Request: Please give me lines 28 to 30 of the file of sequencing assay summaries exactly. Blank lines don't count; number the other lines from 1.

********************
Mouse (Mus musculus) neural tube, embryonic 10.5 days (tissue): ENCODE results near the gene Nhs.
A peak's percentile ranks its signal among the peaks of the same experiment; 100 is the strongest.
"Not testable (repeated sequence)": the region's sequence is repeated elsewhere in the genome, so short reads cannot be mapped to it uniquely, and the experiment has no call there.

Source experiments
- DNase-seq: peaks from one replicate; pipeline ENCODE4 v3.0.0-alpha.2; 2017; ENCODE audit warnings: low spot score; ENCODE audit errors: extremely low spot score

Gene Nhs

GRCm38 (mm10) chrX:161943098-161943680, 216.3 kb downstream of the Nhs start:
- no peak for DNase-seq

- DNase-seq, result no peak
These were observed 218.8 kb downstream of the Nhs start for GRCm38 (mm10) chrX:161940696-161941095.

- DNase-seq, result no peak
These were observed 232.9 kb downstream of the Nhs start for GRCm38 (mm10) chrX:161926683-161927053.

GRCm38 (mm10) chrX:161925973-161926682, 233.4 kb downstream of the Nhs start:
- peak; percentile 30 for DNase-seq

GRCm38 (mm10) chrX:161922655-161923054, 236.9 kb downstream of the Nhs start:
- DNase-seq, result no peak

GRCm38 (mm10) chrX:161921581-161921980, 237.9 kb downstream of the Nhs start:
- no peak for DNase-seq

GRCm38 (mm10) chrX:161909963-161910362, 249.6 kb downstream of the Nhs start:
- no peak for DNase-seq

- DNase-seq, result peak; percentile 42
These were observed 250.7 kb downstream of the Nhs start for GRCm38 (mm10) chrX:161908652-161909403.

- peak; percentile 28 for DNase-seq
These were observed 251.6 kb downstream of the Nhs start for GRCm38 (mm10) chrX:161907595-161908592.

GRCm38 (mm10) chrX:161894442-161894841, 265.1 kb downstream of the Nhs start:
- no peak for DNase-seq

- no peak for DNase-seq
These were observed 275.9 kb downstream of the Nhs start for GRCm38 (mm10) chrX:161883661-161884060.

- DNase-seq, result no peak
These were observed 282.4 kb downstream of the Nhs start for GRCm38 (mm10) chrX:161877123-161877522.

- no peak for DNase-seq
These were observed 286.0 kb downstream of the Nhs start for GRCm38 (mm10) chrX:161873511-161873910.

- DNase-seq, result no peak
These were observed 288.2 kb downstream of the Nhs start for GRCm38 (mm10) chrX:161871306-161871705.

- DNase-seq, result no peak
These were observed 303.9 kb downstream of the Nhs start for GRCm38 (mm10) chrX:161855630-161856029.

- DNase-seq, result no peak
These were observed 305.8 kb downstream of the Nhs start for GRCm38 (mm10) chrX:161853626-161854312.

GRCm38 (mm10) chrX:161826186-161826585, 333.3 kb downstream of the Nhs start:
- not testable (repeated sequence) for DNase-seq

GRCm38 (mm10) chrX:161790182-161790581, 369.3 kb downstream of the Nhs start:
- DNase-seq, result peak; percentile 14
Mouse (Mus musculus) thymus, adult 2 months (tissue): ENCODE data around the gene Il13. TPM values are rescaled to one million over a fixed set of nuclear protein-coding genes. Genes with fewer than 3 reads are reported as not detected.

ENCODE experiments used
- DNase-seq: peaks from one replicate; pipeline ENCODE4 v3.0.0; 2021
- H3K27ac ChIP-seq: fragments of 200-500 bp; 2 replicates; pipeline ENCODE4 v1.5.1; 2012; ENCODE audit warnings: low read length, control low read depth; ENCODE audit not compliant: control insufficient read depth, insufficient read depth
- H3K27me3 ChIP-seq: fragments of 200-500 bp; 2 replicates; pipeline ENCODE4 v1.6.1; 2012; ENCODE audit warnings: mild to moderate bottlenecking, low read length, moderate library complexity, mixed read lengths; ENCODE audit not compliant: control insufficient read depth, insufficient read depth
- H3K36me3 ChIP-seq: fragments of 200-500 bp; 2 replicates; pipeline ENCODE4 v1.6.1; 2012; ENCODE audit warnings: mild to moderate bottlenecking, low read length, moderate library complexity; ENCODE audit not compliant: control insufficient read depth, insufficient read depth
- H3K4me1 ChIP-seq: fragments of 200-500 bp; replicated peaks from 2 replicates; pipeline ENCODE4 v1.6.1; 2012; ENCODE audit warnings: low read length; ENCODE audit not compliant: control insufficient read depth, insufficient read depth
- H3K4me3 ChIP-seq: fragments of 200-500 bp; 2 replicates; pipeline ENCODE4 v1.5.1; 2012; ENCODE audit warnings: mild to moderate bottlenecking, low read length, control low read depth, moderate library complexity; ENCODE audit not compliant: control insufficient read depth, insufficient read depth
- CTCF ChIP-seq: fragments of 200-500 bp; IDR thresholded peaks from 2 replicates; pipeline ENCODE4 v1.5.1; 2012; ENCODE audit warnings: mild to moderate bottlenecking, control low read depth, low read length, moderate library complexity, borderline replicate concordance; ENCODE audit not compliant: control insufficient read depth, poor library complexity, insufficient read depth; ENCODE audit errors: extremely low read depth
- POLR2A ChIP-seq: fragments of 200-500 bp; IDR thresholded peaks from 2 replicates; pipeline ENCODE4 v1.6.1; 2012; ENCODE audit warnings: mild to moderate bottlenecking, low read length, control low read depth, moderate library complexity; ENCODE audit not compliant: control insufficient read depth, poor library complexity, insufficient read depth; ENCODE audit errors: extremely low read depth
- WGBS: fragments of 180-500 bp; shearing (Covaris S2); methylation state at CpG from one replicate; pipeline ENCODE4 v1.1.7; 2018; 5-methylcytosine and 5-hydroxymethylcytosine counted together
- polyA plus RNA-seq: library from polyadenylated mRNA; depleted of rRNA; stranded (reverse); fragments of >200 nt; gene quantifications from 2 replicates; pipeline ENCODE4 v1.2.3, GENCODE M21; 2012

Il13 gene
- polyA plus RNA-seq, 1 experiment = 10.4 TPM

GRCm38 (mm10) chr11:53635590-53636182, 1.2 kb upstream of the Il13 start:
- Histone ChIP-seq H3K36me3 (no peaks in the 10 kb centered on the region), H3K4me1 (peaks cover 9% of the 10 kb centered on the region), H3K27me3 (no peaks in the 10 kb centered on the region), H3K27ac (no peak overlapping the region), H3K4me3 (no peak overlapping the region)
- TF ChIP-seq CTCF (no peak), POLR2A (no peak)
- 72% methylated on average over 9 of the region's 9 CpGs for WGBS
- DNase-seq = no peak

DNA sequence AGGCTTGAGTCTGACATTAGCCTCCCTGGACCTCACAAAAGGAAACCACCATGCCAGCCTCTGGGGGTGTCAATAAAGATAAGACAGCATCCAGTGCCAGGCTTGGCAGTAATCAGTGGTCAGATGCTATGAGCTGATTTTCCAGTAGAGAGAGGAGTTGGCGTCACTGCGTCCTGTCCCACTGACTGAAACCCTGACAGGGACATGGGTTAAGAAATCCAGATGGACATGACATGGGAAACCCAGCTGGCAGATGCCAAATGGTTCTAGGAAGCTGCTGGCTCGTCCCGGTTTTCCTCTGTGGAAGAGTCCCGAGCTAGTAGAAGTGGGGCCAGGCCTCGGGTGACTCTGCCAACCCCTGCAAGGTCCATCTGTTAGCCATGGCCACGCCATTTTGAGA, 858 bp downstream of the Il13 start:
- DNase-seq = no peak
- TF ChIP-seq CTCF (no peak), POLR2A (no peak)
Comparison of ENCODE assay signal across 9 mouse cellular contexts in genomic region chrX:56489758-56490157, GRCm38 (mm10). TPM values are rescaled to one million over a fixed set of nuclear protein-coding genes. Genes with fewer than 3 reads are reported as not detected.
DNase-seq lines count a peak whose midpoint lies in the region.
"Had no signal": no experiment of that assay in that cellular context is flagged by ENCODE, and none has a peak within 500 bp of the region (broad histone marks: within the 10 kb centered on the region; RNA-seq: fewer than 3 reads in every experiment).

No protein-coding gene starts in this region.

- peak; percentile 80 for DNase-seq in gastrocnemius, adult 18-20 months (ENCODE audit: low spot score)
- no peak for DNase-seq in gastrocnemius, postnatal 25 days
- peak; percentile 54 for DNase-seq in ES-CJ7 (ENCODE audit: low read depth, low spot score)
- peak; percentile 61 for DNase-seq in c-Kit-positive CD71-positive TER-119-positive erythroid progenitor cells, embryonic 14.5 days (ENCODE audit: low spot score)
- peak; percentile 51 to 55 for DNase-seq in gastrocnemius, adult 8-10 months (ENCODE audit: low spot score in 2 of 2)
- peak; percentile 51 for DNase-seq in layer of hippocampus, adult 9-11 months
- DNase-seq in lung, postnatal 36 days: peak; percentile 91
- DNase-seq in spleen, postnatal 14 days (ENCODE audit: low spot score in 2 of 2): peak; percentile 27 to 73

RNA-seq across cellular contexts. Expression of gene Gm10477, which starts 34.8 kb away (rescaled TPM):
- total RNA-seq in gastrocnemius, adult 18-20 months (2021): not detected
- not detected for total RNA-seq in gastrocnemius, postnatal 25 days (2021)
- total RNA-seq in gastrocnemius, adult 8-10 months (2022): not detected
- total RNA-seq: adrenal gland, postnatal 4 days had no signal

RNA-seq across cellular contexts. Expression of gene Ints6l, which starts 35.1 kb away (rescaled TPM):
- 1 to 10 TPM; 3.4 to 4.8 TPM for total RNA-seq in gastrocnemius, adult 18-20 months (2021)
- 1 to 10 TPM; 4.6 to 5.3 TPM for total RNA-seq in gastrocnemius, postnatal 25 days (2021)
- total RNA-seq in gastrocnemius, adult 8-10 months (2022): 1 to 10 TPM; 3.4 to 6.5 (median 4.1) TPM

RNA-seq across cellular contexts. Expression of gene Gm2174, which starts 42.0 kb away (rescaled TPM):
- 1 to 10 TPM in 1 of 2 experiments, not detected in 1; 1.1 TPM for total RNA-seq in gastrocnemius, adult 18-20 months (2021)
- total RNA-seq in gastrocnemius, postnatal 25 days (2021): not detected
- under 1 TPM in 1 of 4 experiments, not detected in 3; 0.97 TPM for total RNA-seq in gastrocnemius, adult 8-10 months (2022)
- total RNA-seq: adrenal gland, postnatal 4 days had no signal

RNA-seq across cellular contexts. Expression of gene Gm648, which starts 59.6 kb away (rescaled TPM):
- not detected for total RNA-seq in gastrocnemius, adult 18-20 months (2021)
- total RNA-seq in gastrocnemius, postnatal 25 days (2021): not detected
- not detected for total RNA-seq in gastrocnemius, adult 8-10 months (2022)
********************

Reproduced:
These were observed 275.9 kb downstream of the Nhs start for GRCm38 (mm10) chrX:161883661-161884060.

- DNase-seq, result no peak
These were observed 282.4 kb downstream of the Nhs start for GRCm38 (mm10) chrX:161877123-161877522.